In December 2015, Facebook founder Mark Zuckerberg and his wife Priscilla Chan announced their plan to put 99% percent of their Facebook shares, worth about 45 billion dollars, into a new project focusing on the improvement of human potential and the promotion of equality. After an initial focus on education, the initiative has now announced its second focal point: the promotion of basic science research with the goal of curing, preventing or managing all disease by the end of this century. This new project, led by neuroscientist Cori Bargmann, was announced in San Francisco yesterday. In addition to the President, the two founders also introduced the scientists who will help build this initiative in the future. The panel of experts also includes one German researcher: Tobias Bonhoeffer, Director at the Max Planck Institute of Neubiology.

Shortly after the birth of their daughter Maxima Chan Zuckerberg, the couple set up the Chan Zuckerberg Initiative, stating they wished to see their daughter grow up in a world in which it was possible to cure diseases, personalize learning, and connect people. At a press conference on the Mission Bay campus of the University of California in San Francisco yesterday, Chan and Zuckerberg announced the second cornerstone of the initiative: 'Chan Zuckerberg Science'.

Over the past few months, the paediatrician Chan and Facebook founder Zuckerberg had met with numerous scientists, engineers, and other experts. This convinced them of the importance to invest into basic research to achieve much needed scientific progress essential for combating diseases. As a result, they decided to set up "Chan Zuckerberg Science (CZS)". The work of the initiative will have three core elements: More and better cooperation of scientists and engineers, the development of new methods and technologies, and educating the general public about the benefits of scientific discovery with the result of a much more general support and willingness to donate to science.

The only European member of the Scientific Advisory Board is Max Planck Director Tobias Bonhoeffer from Martinsried. "I am truly thrilled to be part of this exciting initiative. I am convinced that CZS can provide a powerful new impetus for imaginative and forward-looking science in the biomedical arena", was his first reaction. "It is a great pleasure and honor for me to have been appointed as advisor," said Bonhoeffer, who had been in contact with Chan and Zuckerberg since their visit to Berlin earlier this year. Being involved in major science policy decisions is however nothing new for the 56-year-old neurobiologist Tobias Bonhoeffer. In his capacity as chairman of the Biology and Medicine Section of the Max Planck Society (2008 - 2011) and as a Governor of the Wellcome Trust, one of the world's largest charities, he has provided guidance and expertise to many decision-making bodies.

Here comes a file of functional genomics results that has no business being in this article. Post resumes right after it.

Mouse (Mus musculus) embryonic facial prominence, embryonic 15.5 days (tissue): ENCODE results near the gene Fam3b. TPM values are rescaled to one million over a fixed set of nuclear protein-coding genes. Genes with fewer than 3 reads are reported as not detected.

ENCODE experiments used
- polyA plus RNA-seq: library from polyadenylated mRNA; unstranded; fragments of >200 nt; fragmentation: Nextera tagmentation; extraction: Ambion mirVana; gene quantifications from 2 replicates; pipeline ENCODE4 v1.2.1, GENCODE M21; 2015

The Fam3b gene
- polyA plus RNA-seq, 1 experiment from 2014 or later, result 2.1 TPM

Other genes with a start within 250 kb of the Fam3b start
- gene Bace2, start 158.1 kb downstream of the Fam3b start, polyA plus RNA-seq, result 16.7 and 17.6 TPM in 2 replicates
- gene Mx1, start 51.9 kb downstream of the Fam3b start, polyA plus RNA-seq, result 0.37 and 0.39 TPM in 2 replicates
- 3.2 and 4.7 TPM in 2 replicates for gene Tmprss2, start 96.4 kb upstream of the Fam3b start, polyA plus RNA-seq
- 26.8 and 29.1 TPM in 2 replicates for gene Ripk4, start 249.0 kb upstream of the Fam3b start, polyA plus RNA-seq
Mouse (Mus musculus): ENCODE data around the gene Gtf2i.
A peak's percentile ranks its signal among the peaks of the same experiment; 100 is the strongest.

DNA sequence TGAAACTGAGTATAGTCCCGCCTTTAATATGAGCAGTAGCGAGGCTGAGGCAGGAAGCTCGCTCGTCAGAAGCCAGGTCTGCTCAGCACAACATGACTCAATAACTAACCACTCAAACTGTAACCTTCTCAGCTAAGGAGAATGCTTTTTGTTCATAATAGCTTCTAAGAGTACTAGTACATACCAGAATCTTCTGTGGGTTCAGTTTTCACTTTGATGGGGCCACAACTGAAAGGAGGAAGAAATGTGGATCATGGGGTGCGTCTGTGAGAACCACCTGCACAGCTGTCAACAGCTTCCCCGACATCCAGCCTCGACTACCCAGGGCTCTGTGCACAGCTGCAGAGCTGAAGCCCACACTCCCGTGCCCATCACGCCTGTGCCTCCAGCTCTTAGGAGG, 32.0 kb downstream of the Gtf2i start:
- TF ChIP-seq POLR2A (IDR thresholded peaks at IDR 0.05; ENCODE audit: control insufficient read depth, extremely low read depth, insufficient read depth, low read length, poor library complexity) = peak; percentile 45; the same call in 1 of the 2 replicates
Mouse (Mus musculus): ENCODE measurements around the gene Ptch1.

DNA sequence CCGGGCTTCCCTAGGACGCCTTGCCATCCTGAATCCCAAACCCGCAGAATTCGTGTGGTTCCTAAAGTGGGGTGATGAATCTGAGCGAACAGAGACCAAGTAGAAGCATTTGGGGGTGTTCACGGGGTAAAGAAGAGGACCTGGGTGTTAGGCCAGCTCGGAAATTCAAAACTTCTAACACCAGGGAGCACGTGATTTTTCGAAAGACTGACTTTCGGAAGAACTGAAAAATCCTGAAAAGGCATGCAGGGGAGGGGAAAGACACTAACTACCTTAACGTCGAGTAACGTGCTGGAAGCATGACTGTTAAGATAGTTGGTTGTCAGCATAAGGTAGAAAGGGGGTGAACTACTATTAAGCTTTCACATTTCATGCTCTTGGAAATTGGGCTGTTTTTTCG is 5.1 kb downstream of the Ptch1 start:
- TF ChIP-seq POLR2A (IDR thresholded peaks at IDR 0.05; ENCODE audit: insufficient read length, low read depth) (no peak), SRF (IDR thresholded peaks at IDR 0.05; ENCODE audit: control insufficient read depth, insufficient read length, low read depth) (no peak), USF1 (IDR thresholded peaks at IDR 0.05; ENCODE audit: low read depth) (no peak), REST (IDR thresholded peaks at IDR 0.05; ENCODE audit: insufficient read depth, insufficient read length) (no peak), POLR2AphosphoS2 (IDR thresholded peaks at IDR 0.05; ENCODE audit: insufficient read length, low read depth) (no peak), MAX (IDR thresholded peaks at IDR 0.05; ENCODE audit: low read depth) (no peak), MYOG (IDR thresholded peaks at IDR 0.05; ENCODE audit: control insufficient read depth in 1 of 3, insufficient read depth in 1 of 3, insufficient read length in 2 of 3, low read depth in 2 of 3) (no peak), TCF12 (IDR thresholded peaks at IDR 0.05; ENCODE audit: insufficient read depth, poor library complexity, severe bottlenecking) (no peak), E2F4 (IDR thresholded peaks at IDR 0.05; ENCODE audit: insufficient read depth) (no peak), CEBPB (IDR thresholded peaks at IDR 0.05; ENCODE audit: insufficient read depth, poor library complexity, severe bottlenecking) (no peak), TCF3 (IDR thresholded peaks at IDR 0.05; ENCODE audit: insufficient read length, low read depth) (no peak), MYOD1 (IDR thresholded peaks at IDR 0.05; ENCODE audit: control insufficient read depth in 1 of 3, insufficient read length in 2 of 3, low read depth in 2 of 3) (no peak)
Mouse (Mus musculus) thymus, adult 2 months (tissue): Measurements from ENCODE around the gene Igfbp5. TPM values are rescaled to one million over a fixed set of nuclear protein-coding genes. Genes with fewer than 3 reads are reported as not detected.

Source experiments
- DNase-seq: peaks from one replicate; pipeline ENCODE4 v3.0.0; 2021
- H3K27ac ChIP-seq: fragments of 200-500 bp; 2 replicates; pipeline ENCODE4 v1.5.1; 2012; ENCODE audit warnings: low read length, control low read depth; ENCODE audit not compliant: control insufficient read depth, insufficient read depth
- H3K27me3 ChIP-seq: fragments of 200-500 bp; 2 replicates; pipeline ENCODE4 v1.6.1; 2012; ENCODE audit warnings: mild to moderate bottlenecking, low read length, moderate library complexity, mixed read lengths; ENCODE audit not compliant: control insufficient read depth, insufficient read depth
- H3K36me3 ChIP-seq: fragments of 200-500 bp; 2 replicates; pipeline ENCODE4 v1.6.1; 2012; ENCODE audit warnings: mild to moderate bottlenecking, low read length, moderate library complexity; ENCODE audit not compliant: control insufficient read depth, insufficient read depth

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Changes in gene activity are fundamental to many neuropsychiatric disorders. However, the nature of the genes affected, the time and place in which these changes occur, or the impact of these changes on nerve cells, remain largely unknown. One of the reasons for this ignorance is the inability to tag individual genes and their products without disrupting normal cell functions. An international team from the Max Planck Institute of Neurobiology, the University of Birmingham, the Wigner Institute in Budapest and Femtonics Ltd. now aim to close this gap in methodology. The European Union supports the project with a Horizon 2020 grant, worth more than four million Euros.

Many diseases also have a genetic component. For example, gene mutations can lead to the development of cancer or psychiatric disorders such as schizophrenia, depression or autism. Most of these diseases seem to be caused not by a single mutation but are rather the result of the interplay of dozens, maybe even hundreds of altered gene functions. It would therefore be of great benefit for the investigation, diagnosis and therapy of these illnesses, to identify the affected genes and monitor their activity in the brain of the living organism.

An interdisciplinary team around Herwig Baier from the Max Planck Institute of Neurobiology, Attila Sik from the University of Birmingham, Miklós Veres from the Wigner Institute and the microscope developers at Femtonics Ltd. aim to develop such a method. (more)